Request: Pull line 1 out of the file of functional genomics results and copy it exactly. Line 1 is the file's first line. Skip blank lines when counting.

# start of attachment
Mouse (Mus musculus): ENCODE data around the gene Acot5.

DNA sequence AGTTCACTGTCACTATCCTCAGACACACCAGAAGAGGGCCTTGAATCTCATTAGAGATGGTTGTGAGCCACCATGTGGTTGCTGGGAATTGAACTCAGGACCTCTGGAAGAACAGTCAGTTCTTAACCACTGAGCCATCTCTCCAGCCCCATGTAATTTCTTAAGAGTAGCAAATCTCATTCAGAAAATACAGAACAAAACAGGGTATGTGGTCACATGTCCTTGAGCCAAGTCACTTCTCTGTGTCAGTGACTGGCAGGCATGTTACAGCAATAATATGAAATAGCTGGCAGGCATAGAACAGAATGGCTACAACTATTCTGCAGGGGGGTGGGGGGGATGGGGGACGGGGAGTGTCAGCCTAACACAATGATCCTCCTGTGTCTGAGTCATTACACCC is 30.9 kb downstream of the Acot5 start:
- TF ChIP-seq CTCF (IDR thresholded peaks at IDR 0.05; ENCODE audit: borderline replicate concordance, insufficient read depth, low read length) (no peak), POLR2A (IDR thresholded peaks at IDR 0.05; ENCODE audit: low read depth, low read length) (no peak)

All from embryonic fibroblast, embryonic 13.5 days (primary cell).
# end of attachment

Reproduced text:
Mouse (Mus musculus): ENCODE data around the gene Acot5.